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Monday, 17 September 2012


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I'm sorry to hear this. I use a number of Nik software plugins, and Google will end up killing them.

All the media seems to know about Nik is their Snapseed iphone program. Probably that's what Google bought them for. It's a shame; I'd rather they remained independent.

Let's hope they can actually get the software to work. I have had nothing but problems with Color amd Silver Efex.

I am a big user of the Nik Plugins, and this takeover by Google causes me some concern. When a big shark swallows a small fish, it usually does not work out well for the small fish. I fear that Google will refocus Nik's expertise and resources towards forwarding Google's larger agenda, which seems to be domination of the flow of information online. I can envision Nik shifting its efforts towards online imaging, which is not what I value most, but then maybe I'm a dinosaur.

Google continues its random corporate acquisitions...

one one regret with not buying an iPhone was not having Snapseed available on android - looks like that might change

Let’s hope — against reasonable hope — that this plays out better than previous gobbling of indie software by gluttonous conglomerates. iView by Microsoft, anyone? Canvas for Mac by ACD? Sibelius by Avid?

The fate of Capture NX after Nikon restored it to its uncongenial step-fold tells a cautionary tale about outsourced software and what happens to it when it’s no longer the developer’s livelihood. (What makes up 94% of Google’s revenue?)

But Snapseed for Android will now see the light, no doubt. And Brutus is an honourable man.

Hopefully Nik will crack on with that long-promised Android port of Snapseed now. He who pays the piper, etc.

Interesting. I understand that McDonald's is interested in Canon and that Revlon is all over Olympus.

It strikes me as an odd merger. Some have said that Google really wanted Snapseed which makes sense for their mobile imaging market but I'd have thought they could just license that. I'm hoping that the NIK Photoshop plugins don't just disappear as a result of this but I don't see why Google would have any interest in continuing to develop them.

Conventional wisdom is that they bought Nik for Snapseed so that they can build their social networking.

As someone who uses Nik Silver Efex and Color Efex, and as someone who has used Google Video and Google Picnic, I'm a little nervous.

Most of the blah-blah-blah I've seen about this has focused on Snapseed, as some people see it as a competitor to Instagram (which is now owned by Facebook).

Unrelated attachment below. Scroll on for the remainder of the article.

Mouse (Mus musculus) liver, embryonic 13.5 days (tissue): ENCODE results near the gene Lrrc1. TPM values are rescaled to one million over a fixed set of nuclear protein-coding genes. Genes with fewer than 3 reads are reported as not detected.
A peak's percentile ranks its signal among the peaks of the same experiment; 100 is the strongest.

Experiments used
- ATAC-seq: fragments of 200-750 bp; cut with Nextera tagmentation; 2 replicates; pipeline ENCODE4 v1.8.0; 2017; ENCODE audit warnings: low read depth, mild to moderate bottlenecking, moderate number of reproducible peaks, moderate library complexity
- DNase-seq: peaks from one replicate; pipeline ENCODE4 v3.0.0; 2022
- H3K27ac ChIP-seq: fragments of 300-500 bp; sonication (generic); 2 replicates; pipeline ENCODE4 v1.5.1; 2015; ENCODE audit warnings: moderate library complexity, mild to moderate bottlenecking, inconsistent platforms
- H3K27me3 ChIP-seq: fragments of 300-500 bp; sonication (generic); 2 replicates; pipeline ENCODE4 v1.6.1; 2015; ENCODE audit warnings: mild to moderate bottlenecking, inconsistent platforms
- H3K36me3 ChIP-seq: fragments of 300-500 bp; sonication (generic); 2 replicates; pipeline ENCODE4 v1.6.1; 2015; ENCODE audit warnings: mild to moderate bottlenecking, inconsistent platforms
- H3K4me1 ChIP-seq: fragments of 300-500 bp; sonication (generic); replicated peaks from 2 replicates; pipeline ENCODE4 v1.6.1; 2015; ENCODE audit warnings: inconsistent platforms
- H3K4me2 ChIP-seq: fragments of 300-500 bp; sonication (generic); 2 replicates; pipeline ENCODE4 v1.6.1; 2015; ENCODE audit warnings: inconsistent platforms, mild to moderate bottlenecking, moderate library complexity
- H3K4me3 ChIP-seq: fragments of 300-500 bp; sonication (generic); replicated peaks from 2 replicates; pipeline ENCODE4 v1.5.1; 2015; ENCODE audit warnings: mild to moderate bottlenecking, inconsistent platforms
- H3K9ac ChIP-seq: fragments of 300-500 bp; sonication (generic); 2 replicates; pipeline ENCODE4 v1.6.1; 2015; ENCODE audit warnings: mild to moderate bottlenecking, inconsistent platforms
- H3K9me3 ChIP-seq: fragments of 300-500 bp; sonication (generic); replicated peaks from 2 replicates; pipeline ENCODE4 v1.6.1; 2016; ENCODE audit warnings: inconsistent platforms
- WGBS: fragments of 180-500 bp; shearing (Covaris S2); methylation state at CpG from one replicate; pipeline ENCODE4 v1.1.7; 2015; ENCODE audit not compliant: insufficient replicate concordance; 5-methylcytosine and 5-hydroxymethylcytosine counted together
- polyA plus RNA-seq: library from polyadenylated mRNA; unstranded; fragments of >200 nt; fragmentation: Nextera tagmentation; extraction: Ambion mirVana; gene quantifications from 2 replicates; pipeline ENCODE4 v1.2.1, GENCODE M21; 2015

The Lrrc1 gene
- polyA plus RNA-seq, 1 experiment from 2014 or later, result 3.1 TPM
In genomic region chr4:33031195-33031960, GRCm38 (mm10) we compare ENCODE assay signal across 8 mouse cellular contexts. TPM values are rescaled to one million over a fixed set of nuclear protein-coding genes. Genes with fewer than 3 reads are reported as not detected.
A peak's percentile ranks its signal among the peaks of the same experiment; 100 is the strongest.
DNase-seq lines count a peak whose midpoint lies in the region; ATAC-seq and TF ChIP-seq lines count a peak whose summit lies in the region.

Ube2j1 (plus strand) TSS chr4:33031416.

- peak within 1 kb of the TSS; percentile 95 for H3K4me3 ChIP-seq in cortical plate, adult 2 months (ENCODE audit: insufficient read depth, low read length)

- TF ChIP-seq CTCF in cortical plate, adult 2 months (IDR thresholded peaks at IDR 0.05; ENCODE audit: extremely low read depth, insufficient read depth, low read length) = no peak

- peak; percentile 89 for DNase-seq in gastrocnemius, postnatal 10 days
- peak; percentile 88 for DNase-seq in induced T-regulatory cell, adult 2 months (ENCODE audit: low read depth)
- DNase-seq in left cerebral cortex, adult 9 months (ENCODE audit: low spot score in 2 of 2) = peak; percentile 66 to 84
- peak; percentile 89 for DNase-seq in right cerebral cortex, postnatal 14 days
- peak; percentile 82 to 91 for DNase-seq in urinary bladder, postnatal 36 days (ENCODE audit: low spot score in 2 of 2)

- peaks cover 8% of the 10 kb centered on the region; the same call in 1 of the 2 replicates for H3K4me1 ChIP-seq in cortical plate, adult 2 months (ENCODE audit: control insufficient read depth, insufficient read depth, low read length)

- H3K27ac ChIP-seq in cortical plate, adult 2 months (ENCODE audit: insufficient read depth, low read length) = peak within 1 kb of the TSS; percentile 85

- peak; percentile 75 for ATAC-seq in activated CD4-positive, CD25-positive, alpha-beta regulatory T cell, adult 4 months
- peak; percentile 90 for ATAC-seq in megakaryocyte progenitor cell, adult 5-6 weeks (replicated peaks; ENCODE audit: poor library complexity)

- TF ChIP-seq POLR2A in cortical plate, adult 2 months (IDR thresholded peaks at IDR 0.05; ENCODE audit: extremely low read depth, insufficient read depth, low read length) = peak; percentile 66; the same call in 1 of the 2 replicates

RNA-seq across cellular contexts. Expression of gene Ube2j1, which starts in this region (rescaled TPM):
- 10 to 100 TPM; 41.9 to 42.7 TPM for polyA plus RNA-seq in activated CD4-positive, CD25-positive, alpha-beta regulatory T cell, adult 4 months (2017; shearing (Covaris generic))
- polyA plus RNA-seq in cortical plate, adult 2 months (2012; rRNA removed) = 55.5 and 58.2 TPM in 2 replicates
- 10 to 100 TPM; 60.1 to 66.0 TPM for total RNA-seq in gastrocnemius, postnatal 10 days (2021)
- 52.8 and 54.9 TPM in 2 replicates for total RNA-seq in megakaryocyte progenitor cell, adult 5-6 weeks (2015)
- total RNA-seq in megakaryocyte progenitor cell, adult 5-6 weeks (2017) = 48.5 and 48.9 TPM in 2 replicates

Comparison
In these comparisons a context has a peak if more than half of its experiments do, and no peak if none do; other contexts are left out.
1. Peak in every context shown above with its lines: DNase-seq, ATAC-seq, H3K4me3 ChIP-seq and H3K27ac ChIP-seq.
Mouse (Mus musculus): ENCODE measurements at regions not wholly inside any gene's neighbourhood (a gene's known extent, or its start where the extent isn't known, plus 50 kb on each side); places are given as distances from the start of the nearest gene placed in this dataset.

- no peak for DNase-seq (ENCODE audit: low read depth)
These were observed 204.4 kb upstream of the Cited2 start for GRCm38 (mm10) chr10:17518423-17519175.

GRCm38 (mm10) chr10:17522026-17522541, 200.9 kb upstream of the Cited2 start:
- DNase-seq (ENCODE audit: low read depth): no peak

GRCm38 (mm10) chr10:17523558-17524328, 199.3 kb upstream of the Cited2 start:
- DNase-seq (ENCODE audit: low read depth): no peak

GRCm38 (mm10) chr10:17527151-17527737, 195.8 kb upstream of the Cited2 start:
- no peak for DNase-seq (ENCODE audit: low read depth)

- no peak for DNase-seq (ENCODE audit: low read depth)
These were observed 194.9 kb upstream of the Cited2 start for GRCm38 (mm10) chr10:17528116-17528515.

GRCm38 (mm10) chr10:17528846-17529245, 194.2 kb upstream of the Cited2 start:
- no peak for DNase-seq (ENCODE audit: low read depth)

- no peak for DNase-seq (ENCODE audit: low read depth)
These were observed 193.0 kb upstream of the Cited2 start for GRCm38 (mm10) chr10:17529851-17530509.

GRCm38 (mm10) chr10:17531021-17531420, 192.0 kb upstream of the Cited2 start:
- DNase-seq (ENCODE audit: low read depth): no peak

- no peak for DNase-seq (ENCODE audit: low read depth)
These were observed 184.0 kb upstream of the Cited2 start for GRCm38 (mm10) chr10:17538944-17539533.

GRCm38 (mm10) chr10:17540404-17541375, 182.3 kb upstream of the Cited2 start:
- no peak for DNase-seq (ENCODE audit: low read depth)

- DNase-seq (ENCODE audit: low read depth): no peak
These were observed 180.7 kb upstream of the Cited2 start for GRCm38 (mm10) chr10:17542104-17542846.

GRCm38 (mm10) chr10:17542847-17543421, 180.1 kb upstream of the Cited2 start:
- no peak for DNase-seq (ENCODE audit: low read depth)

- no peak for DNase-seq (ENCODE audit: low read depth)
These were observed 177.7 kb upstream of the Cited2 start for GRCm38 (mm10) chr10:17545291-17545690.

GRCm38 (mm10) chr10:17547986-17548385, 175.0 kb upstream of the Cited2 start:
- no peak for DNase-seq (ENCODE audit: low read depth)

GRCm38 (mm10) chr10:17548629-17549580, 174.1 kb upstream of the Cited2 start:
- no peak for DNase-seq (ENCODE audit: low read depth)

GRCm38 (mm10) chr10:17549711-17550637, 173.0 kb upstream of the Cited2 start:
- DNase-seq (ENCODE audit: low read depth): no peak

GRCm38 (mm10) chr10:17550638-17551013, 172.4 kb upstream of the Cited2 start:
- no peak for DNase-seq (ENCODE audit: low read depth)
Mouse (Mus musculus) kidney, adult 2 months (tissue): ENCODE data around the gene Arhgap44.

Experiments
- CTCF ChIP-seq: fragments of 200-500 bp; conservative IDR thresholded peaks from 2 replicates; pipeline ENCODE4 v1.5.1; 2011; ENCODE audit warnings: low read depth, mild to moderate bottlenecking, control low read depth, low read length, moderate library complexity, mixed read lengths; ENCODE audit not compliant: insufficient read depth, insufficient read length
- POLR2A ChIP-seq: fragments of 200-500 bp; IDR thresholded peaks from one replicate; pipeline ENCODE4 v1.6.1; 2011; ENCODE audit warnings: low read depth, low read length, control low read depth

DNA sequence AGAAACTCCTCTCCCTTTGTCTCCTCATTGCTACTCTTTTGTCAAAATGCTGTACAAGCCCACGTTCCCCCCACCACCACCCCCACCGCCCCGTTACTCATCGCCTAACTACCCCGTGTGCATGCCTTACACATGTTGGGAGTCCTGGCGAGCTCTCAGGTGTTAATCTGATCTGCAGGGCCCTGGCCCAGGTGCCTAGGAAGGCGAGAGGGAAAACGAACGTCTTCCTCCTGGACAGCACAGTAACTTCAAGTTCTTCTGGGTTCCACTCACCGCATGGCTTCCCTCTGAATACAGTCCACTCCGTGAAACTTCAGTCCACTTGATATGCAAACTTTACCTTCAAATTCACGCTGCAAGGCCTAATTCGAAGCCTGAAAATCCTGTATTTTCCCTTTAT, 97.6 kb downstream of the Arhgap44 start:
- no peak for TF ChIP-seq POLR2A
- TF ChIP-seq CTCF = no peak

I don't use any Nik software myself, but I have a great respect for its Silver Efex and other high-end software. I hope this purchase does no harm to those lines, and is not just a grab at a toy to attract users to Google Plus.

Eek! Clearly, they're after Snapseed. History has shown these sorts of targeted aquisitions spell death for the less-desirable parts of the business, and while I can see Google wanting the mobile app, complex and targeted photography software like Silver Efex and Dfine don't seem part of their grand plan.

Nik really seemed to be run by photographers who made great tools for themselves and others. Google is almost entirely about web services (as a vehicle for its advertising business). I can't see how all those great Nik plug-ins (Colour Efex, Silver Efex, Dfine...), only of interest to a minority of photographers, will survive. The customer base is too small and the plug-ins are desktop-specific, not web, software. Sigh.

What the press releases are saying is Google wanted Snapseed but I'm thinking they really wanted the engineering staff. And I'm not sure this will be good for those of us that use Nik plug-in products. Most scenarios don't look promising.

I'm thinking Google recognizes that the most active users of Google+ are photographers and they want to develop that base. They want to merge Nik's engineering crew with the Picasa group and develop a new version of Picasa that incorporates those nifty tools. Nice idea. It will make me look but I really like my current post process scheme. It would take a lot to move me (and my large database) from Adobe over to Google. So for me it would be bad. I'd be losing my favorite plug-in.

Maybe Google continues to sells the plug-ins or maybe sells off portions of Nik to a third party. Both of these would be good for me but probably unlikely.

Reminds me of an unpleasant experience a few years ago: Adobe bought out Pixmantec's "RawShooter premium".
Still the best RAW processing software I've used.

The big "A" "gave" us paid users a licence to Lightroom v1.0. What a joke: slow, pathetic, bloated. A complete contrast to RawShooter. Now up to v4, Lightroom has sped up, does useful things, but is still bloated. (Oh yes, it's really only "sped up" because my computer is now _much_ faster.)

Why oh why must small elegant tools be spoilt with bloat?

All the best to those Nik users out there.

I emailed NIK and asked if they would be willing to buy back the disk/programs I have of theirs. I'll delete the stuff completely from my computer. Don't want to deal with google at all.

Wouldn't it be nice if, if Snapseed is all they really want, they would open source the other stuff?

It'd take some work, but it'd be awesome if Darktable and Rawtherapee could pick up the pieces.

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